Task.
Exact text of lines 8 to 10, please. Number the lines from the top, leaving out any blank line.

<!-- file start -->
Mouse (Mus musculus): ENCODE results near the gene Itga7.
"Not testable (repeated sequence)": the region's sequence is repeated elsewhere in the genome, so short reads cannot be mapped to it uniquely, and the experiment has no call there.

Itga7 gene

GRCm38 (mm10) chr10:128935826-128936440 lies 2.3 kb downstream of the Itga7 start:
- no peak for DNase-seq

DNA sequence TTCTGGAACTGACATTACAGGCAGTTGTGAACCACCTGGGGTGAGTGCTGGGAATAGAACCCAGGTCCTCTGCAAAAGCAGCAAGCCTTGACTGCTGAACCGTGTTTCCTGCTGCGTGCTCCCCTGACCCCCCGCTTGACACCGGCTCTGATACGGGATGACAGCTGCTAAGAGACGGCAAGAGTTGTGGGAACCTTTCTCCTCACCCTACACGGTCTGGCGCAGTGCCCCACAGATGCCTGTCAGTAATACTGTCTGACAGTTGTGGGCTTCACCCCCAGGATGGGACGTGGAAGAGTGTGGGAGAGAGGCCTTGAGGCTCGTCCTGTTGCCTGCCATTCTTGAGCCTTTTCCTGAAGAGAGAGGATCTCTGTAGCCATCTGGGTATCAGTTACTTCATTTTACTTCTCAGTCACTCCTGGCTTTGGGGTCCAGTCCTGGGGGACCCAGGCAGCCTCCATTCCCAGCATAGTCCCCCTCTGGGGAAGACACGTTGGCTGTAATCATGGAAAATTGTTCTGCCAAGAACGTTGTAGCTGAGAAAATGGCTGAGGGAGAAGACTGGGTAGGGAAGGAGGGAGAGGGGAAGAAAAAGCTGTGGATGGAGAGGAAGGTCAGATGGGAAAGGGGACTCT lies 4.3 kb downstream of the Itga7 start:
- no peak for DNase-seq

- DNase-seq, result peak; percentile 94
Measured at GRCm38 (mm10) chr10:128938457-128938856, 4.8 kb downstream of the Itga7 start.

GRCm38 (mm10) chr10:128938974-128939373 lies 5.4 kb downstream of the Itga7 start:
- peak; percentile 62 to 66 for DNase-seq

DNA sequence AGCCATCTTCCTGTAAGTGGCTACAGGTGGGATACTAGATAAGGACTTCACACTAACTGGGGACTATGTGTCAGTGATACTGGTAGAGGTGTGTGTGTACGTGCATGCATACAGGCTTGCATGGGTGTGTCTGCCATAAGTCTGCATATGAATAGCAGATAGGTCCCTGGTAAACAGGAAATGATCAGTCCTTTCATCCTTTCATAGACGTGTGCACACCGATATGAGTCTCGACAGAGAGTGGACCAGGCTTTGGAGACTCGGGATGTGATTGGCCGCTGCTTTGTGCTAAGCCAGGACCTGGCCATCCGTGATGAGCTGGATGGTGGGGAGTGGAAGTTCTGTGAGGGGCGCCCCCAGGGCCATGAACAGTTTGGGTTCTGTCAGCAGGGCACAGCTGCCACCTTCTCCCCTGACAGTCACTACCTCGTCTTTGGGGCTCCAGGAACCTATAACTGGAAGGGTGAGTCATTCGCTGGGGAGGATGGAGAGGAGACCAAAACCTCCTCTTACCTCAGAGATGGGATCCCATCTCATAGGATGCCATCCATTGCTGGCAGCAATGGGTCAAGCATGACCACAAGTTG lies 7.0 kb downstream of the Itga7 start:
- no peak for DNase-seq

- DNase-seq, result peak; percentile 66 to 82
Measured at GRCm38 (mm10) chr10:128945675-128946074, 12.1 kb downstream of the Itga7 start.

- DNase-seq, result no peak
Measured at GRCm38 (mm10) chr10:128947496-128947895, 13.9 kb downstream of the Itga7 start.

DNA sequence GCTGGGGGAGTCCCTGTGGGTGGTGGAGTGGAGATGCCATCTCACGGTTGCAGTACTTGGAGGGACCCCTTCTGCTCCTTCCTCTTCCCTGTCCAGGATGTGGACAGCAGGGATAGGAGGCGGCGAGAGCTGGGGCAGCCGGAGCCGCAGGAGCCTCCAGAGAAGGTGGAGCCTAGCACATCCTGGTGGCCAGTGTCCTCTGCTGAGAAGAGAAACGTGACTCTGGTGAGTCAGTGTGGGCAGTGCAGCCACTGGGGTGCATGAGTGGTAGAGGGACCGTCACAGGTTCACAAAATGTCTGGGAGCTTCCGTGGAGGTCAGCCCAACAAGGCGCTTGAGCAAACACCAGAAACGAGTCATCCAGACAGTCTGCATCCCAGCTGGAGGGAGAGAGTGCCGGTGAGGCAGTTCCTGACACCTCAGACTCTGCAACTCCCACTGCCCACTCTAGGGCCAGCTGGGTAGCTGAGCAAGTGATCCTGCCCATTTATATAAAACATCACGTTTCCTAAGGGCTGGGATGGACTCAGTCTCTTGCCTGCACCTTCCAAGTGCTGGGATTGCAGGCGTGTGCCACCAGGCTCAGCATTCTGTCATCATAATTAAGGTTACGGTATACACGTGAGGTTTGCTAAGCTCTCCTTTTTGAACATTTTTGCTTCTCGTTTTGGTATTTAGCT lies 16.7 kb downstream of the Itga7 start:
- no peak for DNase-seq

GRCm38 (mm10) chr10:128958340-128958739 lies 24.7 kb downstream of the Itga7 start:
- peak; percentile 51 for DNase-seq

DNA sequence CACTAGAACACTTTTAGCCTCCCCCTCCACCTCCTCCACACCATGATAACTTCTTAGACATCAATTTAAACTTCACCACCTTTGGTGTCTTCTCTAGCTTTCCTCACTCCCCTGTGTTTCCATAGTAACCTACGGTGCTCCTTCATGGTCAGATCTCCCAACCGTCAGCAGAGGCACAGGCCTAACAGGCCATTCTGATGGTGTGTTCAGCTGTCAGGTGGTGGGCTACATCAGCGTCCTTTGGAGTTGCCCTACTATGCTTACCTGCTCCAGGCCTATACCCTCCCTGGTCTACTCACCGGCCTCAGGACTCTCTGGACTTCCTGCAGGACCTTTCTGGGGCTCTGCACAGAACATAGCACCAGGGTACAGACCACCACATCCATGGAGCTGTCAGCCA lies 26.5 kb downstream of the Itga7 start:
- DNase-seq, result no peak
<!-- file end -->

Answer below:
- DNase-seq, result peak; percentile 94
Measured at GRCm38 (mm10) chr10:128938457-128938856, 4.8 kb downstream of the Itga7 start.

GRCm38 (mm10) chr10:128938974-128939373 lies 5.4 kb downstream of the Itga7 start: